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Make Stress Your Friend

Our lives are busy juggling work, finances, marriage, kids, family, friends – the list goes on. We are constantly hearing from health experts that stress is bad for us and that we need to be less stressed which, ironically, often makes us feel more stressed. This is making us sick and people are even dying from stress-related diseases.

What if it’s not the stress that’s killing us, but instead it’s our responses and  perception of stress that’s killing us? Research is showing that it’s in our body’s natural mechanism to cope with stress, and our reaction and belief around whether stress is a good or bad thing, that is the most harmful to our health.

A popular TED talk by Kelly McGonigal, a Health Psychologist,  “How to make stress your friend” is about approaching stress as helpful rather than being the enemy.

She based her talk on a study of 30,000 people in the US over eight years.  They were asked questions such as “How much stress have you experienced in the past year?” and “Do you believe that stress is harmful for your health?”.  Interestingly, those who expressed a great deal of stress but didn’t view it as a harmful experience had the lowest risk of dying, whereas those who said they had experienced a lot of stress and viewed it as harmful had a 43 percent increased risk of dying.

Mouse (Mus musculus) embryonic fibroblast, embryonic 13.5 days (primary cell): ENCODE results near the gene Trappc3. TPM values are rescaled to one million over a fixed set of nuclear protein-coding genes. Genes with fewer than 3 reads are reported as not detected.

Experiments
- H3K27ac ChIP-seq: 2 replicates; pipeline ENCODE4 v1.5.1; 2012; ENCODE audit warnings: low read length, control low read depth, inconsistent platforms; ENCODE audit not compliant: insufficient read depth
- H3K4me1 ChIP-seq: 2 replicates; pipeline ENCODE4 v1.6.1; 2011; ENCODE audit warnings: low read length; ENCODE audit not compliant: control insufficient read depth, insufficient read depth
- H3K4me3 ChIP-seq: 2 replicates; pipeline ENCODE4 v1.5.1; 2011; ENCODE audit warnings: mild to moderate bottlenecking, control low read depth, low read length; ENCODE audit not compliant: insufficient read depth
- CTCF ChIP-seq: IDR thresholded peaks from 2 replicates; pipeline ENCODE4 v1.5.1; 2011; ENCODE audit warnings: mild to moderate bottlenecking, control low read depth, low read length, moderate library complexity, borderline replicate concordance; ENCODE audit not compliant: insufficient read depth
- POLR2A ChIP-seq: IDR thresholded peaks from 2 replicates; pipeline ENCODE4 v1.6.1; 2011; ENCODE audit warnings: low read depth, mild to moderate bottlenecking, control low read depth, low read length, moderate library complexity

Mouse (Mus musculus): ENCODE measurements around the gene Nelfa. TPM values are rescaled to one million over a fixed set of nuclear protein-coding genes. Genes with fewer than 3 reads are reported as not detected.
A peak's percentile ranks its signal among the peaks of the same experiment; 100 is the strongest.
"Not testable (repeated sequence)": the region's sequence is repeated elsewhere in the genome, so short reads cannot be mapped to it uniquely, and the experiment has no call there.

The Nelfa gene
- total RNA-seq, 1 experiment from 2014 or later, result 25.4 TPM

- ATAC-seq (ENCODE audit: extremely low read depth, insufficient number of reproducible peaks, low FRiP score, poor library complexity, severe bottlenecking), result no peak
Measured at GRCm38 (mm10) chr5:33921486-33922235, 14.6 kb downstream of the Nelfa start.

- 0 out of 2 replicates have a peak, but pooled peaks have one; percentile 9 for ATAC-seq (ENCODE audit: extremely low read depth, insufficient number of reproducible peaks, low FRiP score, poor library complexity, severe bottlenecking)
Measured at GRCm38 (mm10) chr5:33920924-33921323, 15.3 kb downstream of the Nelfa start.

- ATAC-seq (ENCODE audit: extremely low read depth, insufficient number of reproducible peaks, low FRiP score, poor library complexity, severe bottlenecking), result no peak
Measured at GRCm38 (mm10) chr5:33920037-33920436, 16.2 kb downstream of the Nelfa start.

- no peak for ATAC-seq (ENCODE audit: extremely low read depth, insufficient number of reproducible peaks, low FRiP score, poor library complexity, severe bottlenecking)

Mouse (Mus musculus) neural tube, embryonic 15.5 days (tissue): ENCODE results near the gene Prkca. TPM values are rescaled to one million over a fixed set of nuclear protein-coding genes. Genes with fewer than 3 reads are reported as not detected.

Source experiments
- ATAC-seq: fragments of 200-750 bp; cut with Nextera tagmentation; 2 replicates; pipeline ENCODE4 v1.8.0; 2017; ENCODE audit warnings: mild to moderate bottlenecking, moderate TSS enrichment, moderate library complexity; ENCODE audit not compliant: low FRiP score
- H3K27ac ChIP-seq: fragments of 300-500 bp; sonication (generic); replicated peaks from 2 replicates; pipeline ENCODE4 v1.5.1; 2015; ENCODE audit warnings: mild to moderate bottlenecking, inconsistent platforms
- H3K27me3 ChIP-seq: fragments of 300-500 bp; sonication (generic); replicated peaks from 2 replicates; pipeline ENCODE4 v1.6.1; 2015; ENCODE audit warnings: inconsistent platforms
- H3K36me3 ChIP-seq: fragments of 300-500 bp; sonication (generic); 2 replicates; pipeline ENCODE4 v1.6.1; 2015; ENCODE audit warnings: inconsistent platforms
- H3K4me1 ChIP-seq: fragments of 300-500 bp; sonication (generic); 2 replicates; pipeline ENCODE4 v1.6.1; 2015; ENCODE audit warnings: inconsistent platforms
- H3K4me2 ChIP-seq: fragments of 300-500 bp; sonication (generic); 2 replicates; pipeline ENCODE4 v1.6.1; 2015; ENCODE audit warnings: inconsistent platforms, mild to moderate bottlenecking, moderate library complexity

McGonigal says if change our mindset and view our responses to stress as helpful to our performance, we will be less stressed out, less anxious, more confident. That pounding heart? It’s preparing you for action. Your increased breathing rate? It’s simply getting more oxygen to your brain. Your body will naturally manage the stress response and calm the nervous system down, as long as you don’t allow yourself to get worked up over a stressful situation.

There’s even a term for ‘good’ stress – Eustress, pronounced YOU-stress. It is the type of stress we feel when we are out of our comfort zones, but working towards something bigger or feel excited or challenged in a good way. Eustress provides us with an energy boost to perform challenging activities – especially where we need to focus and put in extra effort. So, what if you were to consider all stress as Eustress? There’s no difference between Eustress and Distress, other than our reaction to it.

As you can see, how you think about stress matters. The next time you are stressed, stop, take a deep breath and say to yourself “This is my body, rising to the challenge.”

Watch the full Ted Talks here: https://www.ted.com/talks/kelly_mcgonigal_how_to_make_stress_your_friend